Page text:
As someone who insists on carb loading for a full three days prior to Yom Kippur, I have naturally approached the annual Pesach trip to Tel Aviv with the opposite mentality to “no carbs before Marbs” — an “eat everything in sight before Seder night” attitude.
While this has me feeling less than bikini-ready, I tell myself it’s nothing some fake tan can’t hide and console myself with copious amounts of cardboard-style shmurah matzah, as I wonder why our ancestors couldn’t have fled Egypt while they had, say, semi-baked cookies on the go.
We’ve made it to the mothership — aka the Hilton Tel Aviv — for Seder night. The communal dining room is vast, overwhelming and very, very loud: 300 Jewish families competing to be heard is no joke. The atmosphere is great, though — it feels like a party and everyone feels lucky and happy to be here for the holiday.
Our table may resemble a general Friday night, we’re 20 strong on a regular basis, but the decibel level is out of control: aided by four cups of wine and first-night-away vibes, I’m actually managing to give myself a headache. We go round the table taking turns to read out loud.
But I’ll tell you why this night is different from all other nights: I’m so starving by 9.30pm that boiled eggs feel like a delicacy. The familiar songs make me cry and we say “Next year in Jerusalem” with (semi, we’re about 40 miles north-west) sincerity.
Breakfast is a balagan. Due to windy weather, the hotel has moved everyone indoors. Complaints about bad service and rude Israeli staff abound. Have to wonder a) why these people are surprised and b) why they return year on year.
A man is shouting at a waiter that the indoor breakfast location is a travesty, as he comes only for the view. He has three pancakes, scrambled eggs and four types of cheese on his plate, somewhat undermining his point.
That said, I do question why a country that can develop Iron Dome with ease can’t just find some umbrellas that don’t blow away. Later, by the pool, I see two of my uncles, my dentist, and my dad’s accountant. Have to wonder if this is the nation’s experience of holidaying.
The lobby is full of women in Valentino, and men competing to shtip the most for the next available cab. To be clear, leaving the hotel doesn’t mean escaping the crowds — with a select number of restaurants, the Londoners who have collectively migrated to the Hilton collectively migrate to the same trendy eateries each night.
Later, it’s on to a club. The nightclubs in Tel Aviv are on the same sites as in previous years but, as always, have mysteriously changed name. True to form, they’re full of everyone’s ex-boyfriends, younger siblings’ friends and Israeli men who look far better in army khaki than they do in their off-duty gear of Castro’s finest.
11.07am: Burnt. Day trip to Jerusalem has destroyed me. Despite the freezing cold, complaining my way around the Old City (is it just me, or does it actually get hillier each year?) seems to have left me a delightful shade of red.
1.15pm: Feeling emotional at the Kotel, as I do each year. Despite feeling very little on my semi-regular synagogue visits in London, the Wailing Wall never fails to move me. I pray, slip a note between the cracks, and resolve to do better.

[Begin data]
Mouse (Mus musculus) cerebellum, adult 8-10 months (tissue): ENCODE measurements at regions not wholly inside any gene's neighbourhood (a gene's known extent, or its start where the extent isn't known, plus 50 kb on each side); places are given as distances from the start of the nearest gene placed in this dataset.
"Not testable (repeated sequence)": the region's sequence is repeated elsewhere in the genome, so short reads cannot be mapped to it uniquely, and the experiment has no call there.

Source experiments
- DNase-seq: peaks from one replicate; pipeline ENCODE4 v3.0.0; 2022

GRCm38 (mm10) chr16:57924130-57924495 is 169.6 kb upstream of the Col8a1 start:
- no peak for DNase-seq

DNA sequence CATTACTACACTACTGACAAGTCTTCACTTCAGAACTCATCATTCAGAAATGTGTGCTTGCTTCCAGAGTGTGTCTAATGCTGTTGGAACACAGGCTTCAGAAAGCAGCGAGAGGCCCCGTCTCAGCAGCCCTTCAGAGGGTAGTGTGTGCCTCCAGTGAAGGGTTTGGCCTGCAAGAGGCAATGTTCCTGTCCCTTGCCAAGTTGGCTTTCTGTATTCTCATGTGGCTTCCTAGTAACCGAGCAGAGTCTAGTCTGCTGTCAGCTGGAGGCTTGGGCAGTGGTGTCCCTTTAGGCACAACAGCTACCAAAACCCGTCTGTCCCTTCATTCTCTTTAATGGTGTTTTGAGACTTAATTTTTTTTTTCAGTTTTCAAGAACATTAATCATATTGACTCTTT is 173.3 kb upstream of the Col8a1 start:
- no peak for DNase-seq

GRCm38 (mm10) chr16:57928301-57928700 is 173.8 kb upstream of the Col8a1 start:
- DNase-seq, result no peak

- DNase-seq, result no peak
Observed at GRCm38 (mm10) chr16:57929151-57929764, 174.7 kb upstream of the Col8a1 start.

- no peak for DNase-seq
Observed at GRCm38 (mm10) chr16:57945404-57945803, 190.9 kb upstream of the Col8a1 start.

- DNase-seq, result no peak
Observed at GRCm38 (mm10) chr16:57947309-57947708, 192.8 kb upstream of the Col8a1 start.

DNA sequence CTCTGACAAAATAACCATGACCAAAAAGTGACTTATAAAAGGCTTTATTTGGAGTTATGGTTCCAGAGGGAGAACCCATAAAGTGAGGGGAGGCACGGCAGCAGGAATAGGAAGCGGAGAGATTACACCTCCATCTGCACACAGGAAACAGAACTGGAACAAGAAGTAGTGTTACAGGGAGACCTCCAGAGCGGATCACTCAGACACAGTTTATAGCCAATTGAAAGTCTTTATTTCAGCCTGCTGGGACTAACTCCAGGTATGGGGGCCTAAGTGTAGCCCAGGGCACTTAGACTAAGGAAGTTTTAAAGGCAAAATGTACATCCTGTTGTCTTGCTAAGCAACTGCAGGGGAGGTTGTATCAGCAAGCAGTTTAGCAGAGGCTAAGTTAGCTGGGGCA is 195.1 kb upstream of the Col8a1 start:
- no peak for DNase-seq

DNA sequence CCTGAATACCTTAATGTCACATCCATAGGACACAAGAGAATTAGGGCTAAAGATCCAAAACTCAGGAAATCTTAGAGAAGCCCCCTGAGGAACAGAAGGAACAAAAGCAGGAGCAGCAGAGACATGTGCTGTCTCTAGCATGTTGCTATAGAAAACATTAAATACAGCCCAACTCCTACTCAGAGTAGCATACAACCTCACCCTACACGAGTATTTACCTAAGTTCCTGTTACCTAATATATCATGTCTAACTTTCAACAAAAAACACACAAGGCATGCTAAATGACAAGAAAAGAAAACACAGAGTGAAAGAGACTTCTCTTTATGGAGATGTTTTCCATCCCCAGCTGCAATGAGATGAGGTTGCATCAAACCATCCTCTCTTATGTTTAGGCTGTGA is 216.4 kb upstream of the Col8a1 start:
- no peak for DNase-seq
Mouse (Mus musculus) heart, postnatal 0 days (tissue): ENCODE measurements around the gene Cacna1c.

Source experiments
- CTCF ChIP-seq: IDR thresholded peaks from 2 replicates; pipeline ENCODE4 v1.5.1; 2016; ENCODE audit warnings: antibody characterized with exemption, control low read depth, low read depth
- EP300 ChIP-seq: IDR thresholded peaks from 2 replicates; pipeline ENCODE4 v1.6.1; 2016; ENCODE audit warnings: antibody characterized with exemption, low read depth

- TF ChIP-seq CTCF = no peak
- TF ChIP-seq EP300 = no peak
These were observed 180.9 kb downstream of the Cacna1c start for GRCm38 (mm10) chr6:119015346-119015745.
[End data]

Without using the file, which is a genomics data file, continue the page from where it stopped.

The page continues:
1.27pm: Have said “Oh my God” twice, and picked a fight with my brother. Better luck in 5779.
2.29pm: Thought I saw Rachel Weisz in the souk. Naturally have proceeded to tell absolutely everyone about this definite sighting, and that she has amazing skin, but actually not sure.
Head to the beach, fed up with trying to sunbathe in the 25cm of space allocated for each guest around the pool. Order Pesach vodka, wondering if this negates Pesach’s sense of abstinence.
The waiter proffers a bottle of (stupidly priced) Trump vodka, which may explain Jewish American voter preferences.“He’ll have Jewish grandkids, you know.”
Thought I saw Adam Sandler in the sea, but not sure. Could have easily been one of my eight cousins. Regardless, will tell everyone I’m certain.
Am in the famed 17th floor lounge at the Hilton, where fights have been known to break out over the last table.
Its views of Tel Aviv port and Jaffa go unnoticed, with the majority of the room people-watching, talking business and putting free food in their pockets for later. (When I comment on this, at least seven accountants tell me it’s not, in fact, free, so apparently I have much to learn about the economics of $550 per night room rates.)
One of the best things about being in Israel at this time is seeing the insane array of Kosher for Pesach foods in the supermarkets. The shelves of Tel Aviv are heaving with Kosher for Pesach dog food, Seder Plate Salt Water (simply mixing salt and water is extremely challenging) and Ben & Jerry’s Charoset-flavoured ice cream.
It’s easy to mock, but actually I find it amazing how this is the sole country in the world utterly geared to Jews and their culinary demands, transforming general practices in order to serve needs. Certain manufactures feed their cows corn rather than grain-based hay, so that even the most Orthodox Jews can drink cow’s milk.
Whether or not you take advantage of it, that such a country and customs exist is astounding.